A clam worm as an epitoke, its reproductive form. © Hans Hillewaert / CC BY-SA 4.0
Spring brings many changes: longer days, new blooms and swarms of predatory marine worms?
The South Carolina Department of Natural Resources (SCDNR) posted a video April 14 of coastal waters teaming with round, pink worms.
“Sometimes called clamworms, these animals that ordinarily live on the seafloor undergo an incredible transformation under new and full moons in spring – their bodies morph into reproductive forms called ‘epitokes’ as they swarm in coastal waters,” the agency wrote.
This phenomenon occurs every year at the agency’s marine headquarters in Charleston, South Carolina and is a boon to other wildlife, as fish and birds gather to feast on the teaming worms. However, the worms are not defenseless.
“You may not want to go swimming with epitokes, as clamworms do have a set of hooked jaws,” SCDNR wrote.
In fact, those jaws are strong enough to break human skin, WBTW reported. The worms also have lips, a mouth and two pairs of eyes. They can grow to be up to seven and a half inches long, according to Texas A&M University at Galveston.
Common clam worms are also called pile worms and are scientifically referred to as Alitta succinea. They are not unique to South Carolina. In fact, they are considered an invasive species because of how easily they spread, according to CABI‘s Invasive Species Compendium.
“The native range of A. succineais thought to be along the Atlantic coast of Europe, though it is now present in many parts of the world,” CABI wrote. “Populations in the North Sea, Mediterranean Sea and Black Sea coasts may be native or may have been introduced with the earliest shipping. Many other populations in eastern Asia, Africa, and Central and South America are considered cryptogenic by many authors, though are likely to have been introduced with the advent of intercontinental shipping. It is known to be introduced to Australia and the Pacific coast of North America and Hawaii. It is likely to be more widespread than indicated.”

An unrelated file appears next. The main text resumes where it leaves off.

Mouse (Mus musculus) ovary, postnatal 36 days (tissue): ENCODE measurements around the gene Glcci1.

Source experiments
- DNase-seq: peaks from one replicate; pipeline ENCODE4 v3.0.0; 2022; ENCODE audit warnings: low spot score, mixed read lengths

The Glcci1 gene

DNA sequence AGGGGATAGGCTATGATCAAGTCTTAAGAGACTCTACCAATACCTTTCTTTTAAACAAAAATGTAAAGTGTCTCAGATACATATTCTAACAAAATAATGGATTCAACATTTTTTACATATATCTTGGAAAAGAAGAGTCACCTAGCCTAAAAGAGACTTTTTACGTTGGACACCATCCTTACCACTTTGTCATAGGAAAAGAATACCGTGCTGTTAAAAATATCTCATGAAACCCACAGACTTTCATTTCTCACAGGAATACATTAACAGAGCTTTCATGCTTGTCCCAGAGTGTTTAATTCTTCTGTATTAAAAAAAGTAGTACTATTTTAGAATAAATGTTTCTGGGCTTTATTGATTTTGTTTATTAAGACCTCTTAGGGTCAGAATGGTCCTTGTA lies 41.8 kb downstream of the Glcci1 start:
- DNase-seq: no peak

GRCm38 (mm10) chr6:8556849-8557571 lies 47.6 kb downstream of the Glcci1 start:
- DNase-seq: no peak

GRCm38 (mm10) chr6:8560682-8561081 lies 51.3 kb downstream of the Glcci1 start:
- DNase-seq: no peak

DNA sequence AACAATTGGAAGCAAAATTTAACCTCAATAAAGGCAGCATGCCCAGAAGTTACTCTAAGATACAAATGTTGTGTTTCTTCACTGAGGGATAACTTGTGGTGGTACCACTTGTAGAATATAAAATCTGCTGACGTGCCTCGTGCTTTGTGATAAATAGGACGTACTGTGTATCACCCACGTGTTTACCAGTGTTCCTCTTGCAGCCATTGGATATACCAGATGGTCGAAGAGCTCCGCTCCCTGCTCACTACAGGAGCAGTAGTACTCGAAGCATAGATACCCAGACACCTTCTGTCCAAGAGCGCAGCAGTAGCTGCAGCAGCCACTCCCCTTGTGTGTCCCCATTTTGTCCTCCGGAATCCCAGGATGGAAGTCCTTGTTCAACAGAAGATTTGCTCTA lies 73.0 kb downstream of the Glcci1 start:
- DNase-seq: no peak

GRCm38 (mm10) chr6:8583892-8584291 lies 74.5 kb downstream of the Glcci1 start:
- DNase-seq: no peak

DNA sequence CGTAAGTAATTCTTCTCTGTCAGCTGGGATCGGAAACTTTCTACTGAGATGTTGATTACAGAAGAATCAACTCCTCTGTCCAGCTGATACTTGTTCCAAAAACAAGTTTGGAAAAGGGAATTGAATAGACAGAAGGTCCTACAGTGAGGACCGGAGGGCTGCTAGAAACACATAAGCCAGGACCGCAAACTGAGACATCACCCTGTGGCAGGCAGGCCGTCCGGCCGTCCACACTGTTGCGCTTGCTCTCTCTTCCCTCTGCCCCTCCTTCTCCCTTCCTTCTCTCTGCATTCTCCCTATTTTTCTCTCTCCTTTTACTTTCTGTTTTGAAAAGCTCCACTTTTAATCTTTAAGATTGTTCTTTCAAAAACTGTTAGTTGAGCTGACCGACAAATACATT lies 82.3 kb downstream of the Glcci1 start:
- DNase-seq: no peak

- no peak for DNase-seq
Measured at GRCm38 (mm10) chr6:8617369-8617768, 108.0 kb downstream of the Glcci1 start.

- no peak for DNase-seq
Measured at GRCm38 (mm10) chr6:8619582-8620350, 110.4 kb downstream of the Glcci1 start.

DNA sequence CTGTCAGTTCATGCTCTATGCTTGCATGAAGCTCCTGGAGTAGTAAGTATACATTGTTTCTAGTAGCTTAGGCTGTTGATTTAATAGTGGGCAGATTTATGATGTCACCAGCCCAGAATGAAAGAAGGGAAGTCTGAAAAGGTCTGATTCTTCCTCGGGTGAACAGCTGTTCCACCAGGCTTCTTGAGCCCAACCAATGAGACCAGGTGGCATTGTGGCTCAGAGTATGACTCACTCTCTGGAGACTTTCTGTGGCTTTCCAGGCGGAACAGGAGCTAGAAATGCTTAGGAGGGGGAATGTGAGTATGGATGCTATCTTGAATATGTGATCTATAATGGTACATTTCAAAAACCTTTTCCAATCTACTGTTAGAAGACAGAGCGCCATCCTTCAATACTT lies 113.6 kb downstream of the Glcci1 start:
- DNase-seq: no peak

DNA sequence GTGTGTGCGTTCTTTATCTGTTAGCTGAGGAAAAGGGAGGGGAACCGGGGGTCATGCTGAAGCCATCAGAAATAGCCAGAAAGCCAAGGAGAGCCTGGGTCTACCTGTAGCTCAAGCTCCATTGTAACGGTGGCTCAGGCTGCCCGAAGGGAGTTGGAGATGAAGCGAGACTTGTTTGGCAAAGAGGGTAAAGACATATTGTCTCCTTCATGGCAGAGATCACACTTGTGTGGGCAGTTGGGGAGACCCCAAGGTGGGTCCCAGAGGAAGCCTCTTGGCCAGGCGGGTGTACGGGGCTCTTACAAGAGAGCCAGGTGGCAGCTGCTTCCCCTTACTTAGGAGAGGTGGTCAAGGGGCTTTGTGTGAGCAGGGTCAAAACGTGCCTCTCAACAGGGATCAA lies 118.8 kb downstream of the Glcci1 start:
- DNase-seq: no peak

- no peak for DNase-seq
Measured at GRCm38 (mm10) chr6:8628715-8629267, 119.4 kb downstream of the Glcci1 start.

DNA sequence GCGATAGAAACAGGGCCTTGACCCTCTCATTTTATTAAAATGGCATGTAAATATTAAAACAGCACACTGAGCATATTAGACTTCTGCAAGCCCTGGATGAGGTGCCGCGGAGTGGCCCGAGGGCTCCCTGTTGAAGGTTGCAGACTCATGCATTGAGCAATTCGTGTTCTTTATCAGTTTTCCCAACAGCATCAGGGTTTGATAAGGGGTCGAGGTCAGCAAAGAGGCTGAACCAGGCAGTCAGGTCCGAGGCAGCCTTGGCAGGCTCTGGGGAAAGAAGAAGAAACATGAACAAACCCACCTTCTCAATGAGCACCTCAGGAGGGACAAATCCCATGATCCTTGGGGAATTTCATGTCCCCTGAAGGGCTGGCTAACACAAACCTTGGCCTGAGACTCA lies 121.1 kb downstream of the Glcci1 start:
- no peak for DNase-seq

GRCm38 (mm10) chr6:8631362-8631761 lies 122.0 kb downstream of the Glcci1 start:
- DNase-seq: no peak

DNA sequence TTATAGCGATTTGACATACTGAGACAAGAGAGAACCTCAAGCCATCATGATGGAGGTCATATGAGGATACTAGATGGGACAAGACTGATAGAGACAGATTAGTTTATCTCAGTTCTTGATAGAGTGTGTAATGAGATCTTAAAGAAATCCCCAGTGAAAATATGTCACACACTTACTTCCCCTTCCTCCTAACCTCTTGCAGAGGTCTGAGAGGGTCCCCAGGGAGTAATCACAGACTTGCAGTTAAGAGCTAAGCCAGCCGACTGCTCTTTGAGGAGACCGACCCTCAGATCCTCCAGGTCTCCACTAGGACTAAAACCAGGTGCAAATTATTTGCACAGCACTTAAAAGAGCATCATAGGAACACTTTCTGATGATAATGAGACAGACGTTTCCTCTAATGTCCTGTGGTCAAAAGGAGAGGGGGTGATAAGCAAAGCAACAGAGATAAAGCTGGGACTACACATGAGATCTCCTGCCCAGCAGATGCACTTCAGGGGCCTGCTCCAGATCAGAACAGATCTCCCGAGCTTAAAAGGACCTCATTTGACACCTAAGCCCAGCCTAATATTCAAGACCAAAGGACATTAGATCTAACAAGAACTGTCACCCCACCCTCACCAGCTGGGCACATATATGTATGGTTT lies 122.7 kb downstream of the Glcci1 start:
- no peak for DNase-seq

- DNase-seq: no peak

Clam worms are common in ports and estuaries. They can impact native species by competing with them for food or by altering the nutrients available in the sediment when they burrow. This can increase bacterial activity and move contaminants from the sediment up the marine food chain.
The surface swarming observed in South Carolina this spring is the end of the clam worm’s life cycle. The worms only survive as epitokes for a few days and die shortly after spawning. Within 36 hours, their eggs develop into small, plankton-eating larvae. Once the larvae develop enough, they return to the sediment to burrow and start the process all over again.
While some commenters found the swarming worms disturbing, SCDNR has a more positive approach.
“[I]t’s hard not to appreciate such an unusual coastal sight,” the agency wrote.